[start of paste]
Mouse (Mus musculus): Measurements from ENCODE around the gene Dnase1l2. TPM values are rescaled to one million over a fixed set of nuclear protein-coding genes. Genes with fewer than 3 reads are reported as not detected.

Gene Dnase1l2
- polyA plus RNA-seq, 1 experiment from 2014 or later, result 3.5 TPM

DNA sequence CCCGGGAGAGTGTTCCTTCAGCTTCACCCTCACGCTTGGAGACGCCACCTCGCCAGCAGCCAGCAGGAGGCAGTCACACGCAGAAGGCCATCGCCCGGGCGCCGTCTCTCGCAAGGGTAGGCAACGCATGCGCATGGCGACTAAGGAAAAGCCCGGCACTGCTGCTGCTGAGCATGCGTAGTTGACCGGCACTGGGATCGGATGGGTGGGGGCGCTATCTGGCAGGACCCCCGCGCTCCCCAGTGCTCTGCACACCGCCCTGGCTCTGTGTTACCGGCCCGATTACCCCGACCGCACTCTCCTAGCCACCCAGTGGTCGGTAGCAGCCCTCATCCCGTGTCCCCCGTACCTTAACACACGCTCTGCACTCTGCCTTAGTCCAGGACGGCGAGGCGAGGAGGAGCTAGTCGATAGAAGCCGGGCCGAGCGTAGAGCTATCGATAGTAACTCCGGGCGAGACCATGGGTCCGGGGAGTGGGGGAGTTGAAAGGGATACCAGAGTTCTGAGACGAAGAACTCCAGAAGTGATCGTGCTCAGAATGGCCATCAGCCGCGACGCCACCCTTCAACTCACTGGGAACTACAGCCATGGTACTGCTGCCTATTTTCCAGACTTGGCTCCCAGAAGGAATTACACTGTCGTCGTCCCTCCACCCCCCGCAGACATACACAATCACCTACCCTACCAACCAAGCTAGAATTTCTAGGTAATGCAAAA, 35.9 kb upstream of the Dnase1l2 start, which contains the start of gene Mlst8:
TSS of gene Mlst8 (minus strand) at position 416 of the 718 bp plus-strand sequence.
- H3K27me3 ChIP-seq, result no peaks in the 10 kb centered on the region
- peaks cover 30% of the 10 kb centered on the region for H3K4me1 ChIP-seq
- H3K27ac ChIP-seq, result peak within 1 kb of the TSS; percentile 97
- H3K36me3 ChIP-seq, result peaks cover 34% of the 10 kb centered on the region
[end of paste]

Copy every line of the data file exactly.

Mouse (Mus musculus): Measurements from ENCODE around the gene Dnase1l2. TPM values are rescaled to one million over a fixed set of nuclear protein-coding genes. Genes with fewer than 3 reads are reported as not detected.

Gene Dnase1l2
- polyA plus RNA-seq, 1 experiment from 2014 or later, result 3.5 TPM

DNA sequence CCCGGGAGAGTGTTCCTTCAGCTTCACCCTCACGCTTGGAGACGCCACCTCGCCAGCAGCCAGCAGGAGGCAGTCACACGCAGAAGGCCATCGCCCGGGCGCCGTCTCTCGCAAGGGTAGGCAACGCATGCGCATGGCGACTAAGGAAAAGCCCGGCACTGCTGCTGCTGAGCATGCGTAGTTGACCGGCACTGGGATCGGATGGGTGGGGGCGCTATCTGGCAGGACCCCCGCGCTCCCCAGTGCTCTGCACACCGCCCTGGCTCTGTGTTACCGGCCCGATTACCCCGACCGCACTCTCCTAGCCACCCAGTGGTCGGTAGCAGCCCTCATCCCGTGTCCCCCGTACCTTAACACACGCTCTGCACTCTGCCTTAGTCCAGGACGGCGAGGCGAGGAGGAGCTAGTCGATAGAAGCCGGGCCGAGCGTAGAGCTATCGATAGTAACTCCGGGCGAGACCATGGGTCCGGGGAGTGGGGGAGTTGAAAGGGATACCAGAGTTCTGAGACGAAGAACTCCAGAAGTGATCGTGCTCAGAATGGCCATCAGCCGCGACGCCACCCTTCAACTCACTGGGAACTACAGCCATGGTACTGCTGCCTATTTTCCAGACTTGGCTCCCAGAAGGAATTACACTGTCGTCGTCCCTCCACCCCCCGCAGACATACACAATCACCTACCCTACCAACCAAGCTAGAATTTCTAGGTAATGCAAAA, 35.9 kb upstream of the Dnase1l2 start, which contains the start of gene Mlst8:
TSS of gene Mlst8 (minus strand) at position 416 of the 718 bp plus-strand sequence.
- H3K27me3 ChIP-seq, result no peaks in the 10 kb centered on the region
- peaks cover 30% of the 10 kb centered on the region for H3K4me1 ChIP-seq
- H3K27ac ChIP-seq, result peak within 1 kb of the TSS; percentile 97
- H3K36me3 ChIP-seq, result peaks cover 34% of the 10 kb centered on the region